Christine Pfund on Maximizing Mentoring Relationships

Posted on November 9, 2017
Christine Pfund photo conducting STEM mentoring workshop.
Christine Pfund conducts workshops to improve STEM mentoring. Photo credit: University of Wisconsin-Madison

Christine Pfund [pronounced fənd], executive director of the new Center for the Improvement of Mentored Experiences in Research (CIMER), recently sat down with the PAESMEM team to discuss her work on STEM mentoring relationships. A principal investigator for the National Research Mentoring Network (NRMN), Pfund authored a chapter for the National Academies of Sciences (NAS) 2017 report, Undergraduate Research Experiences for STEM Students: Successes, Challenges and Opportunities. She also presented on advancing STEM mentoring best practices during the PAESMEM/AAAS 2017 STEM Mentors Alumni meeting in April 2017.

Q: What are some key aspects of the chapter, “The Role of Mentoring,” that you wrote for NAS?

Pfund: In this chapter, I focus on the benefits of mentorship for both the mentor and the mentee, and really emphasize that the success of any mentoring relationship is the mentee’s ability to successfully advance in their chosen career path.

There are different models of mentorship which depend on context. For example, smaller institutions that conduct undergraduate research experiences might adopt a model where faculty members directly mentor undergraduate trainees. Of course, this can occur at larger institutions too, and that’s wonderful; however, there are also models where participants include a faculty member, a graduate student, and an undergraduate student. This is an exciting opportunity for the graduate student to learn mentoring skills from the faculty member, and practice those skills with the undergraduate student. The undergraduate student has an opportunity to interact with both the graduate student and the faculty member. This is a tremendous learning opportunity for this triad of individuals in a mentorship. It’s a piece we don’t often talk about, but it is an amazing part of the mentoring enterprise where these young scholars-in-training get to work with undergraduate trainees, take on the task of mentoring, and learn how to do it well.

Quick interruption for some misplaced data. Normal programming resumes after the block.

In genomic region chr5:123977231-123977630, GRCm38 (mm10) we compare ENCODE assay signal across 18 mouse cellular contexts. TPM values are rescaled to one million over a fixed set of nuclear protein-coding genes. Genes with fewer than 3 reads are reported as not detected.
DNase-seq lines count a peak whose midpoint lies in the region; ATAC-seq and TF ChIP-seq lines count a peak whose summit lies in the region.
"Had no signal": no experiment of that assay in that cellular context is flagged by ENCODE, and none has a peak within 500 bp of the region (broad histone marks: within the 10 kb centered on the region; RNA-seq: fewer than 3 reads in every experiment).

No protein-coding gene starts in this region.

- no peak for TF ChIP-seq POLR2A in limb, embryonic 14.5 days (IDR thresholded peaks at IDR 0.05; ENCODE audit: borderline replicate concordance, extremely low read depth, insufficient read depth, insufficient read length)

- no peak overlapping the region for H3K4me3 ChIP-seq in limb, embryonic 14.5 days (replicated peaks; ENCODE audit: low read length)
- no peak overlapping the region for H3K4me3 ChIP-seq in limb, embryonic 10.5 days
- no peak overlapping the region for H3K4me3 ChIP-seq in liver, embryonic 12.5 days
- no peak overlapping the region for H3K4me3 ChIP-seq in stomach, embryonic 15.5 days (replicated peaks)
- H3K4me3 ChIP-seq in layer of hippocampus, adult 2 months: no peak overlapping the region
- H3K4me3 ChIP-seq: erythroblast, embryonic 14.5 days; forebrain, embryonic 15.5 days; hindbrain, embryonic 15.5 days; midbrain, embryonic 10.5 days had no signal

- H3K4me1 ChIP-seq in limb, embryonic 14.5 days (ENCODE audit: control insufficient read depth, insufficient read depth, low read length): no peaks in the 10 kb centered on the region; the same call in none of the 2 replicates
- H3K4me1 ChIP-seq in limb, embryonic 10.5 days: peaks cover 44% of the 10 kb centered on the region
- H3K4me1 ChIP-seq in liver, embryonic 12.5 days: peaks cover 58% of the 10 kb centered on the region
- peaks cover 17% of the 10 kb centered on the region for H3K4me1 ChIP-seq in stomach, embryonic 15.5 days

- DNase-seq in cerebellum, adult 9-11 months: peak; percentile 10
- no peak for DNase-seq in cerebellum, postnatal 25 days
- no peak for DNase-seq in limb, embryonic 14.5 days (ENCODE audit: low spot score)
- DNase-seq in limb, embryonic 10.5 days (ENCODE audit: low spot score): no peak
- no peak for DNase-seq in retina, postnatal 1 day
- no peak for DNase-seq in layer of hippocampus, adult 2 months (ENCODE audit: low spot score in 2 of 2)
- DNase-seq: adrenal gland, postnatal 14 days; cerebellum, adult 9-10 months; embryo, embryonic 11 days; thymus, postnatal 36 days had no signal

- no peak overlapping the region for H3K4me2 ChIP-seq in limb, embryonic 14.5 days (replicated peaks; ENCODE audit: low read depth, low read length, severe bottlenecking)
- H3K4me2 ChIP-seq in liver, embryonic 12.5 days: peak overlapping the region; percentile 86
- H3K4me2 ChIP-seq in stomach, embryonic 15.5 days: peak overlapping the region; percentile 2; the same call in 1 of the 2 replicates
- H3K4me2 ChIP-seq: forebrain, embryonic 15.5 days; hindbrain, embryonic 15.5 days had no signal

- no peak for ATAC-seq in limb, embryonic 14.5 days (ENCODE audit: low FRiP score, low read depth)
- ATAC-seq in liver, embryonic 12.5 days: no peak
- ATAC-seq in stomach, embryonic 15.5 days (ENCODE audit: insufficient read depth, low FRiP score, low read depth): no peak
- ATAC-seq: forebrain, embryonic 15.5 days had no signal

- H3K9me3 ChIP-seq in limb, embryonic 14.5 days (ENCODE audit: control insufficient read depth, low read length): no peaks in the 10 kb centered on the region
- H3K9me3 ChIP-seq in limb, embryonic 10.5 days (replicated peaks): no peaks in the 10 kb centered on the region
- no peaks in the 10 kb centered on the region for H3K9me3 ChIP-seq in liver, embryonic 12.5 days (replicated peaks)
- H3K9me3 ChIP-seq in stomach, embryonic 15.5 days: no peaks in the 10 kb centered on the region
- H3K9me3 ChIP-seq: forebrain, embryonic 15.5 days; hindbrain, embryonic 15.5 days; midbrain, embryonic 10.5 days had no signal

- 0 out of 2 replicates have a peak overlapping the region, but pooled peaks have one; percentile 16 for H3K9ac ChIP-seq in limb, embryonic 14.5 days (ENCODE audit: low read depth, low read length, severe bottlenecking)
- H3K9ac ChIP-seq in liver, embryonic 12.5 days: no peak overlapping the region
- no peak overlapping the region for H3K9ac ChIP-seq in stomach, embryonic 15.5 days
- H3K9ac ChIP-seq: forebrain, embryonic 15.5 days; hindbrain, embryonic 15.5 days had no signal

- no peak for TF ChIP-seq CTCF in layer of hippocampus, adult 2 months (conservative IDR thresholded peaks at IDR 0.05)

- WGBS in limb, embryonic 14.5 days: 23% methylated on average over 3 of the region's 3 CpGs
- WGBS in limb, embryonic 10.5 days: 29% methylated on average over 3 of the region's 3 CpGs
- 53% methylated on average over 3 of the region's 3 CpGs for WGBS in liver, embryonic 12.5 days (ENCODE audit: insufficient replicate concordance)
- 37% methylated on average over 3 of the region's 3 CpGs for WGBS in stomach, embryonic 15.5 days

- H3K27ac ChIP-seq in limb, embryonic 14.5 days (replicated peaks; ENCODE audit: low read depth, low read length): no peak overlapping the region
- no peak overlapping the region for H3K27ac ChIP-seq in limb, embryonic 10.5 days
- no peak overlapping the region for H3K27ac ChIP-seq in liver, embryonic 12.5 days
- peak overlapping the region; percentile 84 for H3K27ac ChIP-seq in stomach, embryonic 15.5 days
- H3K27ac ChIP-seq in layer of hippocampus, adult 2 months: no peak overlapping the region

Mentoring may be viewed as altruistic, but paying it forward benefits mentors in a very tangible way. The entire research enterprise relies on each generation training the one up-and-coming. Mentors who foster research self-efficacy in their trainees, even at the undergraduate level, share new ideas and perspectives and reap the benefits. Research has also shown that intentionally building diverse research teams and fostering inclusive environments directly benefits the research itself.

Q: What is evidence-based mentorship?

Pfund: When we talk about evidence-based mentorship, we are referring to practices, interactions, and activities that research studies demonstrate will have a positive impact on mentoring relationships. We are referring to the behaviors in which you engage as part of that relationship; the decisions you make about how to interact in that relationship; and the knowledge and skill base from which you draw to optimize that relationship. All of that comes from an evidence base. Now, we point to those approaches in mentor training because the evidence shows these practices have resulted in persistence of diverse groups in the sciences, which is the ultimate goal. So, if the hypothesis derives from optimizing the mentor relationships, tending to the unique element of every relationship and the elements of diversity--and you can use an evidence base to do that--then you should see enhanced persistence in STEM education.